Of interest to perhaps more people in 1926 was that President Calvin Coolidge, despite some foreshadowing of the Great Depression that was to come in 1929, announced that "business looks cheerful", inflation was at 0%, and unemployment was at 1.8%. Although telephones had been in the White House for many years, the instrument would not actually be on the President`s desk until the Stock Market crash of 1929. Still, according to Herbert Hoover, Secretary of Commerce in 1926, Americans were enjoying the highest standard of living in the Nations history. The first movie with sound had just been demonstrated, and many top movie stars, Greta Garbo among them, had to learn English with the advent of the "talkies." Scotch tape, zippers, pop-up electric toasters, TWA, a coin bearing the image of a living president made their first appearances. A new machine called "television" had just been demonstrated in London. Americans on August 1, 1926, were celebrating Babe Ruth`s 33rd homer of the year.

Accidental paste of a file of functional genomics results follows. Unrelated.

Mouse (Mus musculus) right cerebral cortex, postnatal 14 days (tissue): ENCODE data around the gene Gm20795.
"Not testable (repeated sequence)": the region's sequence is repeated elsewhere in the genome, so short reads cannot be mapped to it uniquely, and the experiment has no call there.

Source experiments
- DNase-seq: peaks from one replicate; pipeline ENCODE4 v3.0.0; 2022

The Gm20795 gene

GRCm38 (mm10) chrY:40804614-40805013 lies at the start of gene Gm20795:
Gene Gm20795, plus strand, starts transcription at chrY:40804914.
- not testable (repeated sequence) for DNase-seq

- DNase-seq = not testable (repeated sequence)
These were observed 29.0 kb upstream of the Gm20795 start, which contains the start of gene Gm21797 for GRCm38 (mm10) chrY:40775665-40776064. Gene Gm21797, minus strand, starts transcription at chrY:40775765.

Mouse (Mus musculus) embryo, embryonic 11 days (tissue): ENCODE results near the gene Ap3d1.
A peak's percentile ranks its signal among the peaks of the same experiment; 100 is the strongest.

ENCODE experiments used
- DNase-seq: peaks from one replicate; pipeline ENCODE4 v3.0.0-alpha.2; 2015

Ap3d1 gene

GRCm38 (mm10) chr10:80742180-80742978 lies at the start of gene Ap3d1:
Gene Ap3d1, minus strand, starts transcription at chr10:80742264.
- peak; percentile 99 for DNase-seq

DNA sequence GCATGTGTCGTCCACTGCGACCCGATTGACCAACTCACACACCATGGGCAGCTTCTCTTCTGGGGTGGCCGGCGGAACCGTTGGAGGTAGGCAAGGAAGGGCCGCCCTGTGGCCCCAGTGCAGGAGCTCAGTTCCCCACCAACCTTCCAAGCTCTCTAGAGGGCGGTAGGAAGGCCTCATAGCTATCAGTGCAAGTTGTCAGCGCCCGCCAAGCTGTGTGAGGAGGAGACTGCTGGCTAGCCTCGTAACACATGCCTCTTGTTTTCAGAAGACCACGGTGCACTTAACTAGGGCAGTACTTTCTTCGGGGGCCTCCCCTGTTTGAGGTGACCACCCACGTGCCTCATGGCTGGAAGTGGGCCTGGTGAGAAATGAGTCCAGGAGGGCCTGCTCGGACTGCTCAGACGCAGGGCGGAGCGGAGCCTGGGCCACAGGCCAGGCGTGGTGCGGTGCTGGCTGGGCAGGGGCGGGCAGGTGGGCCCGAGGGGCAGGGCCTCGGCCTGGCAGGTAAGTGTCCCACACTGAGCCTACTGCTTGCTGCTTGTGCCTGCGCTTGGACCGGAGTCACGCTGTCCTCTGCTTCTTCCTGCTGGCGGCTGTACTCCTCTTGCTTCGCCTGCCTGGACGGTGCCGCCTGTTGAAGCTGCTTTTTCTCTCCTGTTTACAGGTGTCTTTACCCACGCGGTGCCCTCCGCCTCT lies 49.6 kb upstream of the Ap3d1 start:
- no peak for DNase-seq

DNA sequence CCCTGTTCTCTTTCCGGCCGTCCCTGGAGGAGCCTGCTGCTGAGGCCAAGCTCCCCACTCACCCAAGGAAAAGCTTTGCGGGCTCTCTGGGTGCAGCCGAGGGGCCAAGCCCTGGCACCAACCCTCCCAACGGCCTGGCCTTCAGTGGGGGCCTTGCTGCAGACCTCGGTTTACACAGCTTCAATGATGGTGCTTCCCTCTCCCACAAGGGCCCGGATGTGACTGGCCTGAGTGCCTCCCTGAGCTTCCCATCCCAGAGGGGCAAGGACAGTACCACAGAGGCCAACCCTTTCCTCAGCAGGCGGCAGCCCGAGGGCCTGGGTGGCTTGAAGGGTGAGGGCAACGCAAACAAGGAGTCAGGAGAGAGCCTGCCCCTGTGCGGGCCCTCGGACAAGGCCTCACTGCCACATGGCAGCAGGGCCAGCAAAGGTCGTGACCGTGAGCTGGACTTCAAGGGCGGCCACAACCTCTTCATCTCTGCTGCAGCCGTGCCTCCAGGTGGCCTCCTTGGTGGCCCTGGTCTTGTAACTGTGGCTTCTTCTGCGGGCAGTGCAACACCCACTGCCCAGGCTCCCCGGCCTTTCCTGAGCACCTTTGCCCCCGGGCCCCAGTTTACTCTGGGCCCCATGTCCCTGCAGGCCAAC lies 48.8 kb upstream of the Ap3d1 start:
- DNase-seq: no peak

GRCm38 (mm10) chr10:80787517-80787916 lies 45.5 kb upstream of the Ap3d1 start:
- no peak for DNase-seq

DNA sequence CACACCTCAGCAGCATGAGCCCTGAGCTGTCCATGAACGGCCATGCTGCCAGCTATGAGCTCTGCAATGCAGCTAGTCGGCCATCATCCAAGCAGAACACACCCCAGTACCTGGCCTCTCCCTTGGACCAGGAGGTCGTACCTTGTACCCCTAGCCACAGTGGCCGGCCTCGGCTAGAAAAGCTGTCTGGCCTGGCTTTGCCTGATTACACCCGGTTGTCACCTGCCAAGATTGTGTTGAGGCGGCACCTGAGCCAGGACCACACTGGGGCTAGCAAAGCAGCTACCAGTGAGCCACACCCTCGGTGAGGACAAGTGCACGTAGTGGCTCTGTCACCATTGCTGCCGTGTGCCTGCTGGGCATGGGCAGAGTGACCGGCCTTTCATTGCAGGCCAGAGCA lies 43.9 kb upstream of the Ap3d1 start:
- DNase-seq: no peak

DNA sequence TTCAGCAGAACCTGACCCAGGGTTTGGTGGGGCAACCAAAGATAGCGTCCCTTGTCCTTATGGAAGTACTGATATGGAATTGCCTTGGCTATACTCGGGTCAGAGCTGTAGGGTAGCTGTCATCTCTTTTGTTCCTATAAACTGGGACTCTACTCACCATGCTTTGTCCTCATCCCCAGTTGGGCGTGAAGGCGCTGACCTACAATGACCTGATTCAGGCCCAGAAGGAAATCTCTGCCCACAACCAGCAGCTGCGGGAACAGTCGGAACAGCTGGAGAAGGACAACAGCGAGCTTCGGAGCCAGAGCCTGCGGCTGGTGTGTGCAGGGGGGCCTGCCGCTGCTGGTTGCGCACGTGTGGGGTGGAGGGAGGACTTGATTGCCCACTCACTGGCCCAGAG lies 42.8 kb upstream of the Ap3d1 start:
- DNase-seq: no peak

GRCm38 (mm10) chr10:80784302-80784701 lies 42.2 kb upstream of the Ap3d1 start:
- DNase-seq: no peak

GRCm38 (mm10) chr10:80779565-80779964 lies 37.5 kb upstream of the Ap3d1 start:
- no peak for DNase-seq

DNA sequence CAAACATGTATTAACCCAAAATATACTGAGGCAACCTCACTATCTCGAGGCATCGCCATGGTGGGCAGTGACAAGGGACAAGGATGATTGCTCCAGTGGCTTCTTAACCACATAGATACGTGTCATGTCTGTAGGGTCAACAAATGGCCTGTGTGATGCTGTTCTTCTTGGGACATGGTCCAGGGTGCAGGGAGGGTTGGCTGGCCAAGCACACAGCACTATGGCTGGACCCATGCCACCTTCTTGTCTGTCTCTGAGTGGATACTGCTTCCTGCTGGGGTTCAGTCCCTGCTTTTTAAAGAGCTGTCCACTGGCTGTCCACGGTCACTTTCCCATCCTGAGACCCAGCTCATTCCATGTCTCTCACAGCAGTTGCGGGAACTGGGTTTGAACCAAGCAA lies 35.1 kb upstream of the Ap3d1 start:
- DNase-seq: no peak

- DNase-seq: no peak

The biggest international news appearing in newspapers in 1926 was that Mussolini had abolished political parties in Italy, Trotsky admitted defeat and bowed to the Stalin group as leaders of the USSR, and Joseph Goebbels had been appointed to the head of the Berlin Nazi Party. In Hungary, the nation`s only munitions works exploded, killing 24, and injuring 300.
Also in Hungary that year, the Treaty of Trianon was 6 years old, and Admiral Miklós Horthy was Regent. Trianon had stripped Hungary 2/3 of her territory, the economy was in a shambles, and many Hungarians were suddenly living under foreign domination.
Besides all this, although the local or international press apparently did not notice, on August 1, 1926, The First Hungarian Reformed Church of Los Angeles was officially established.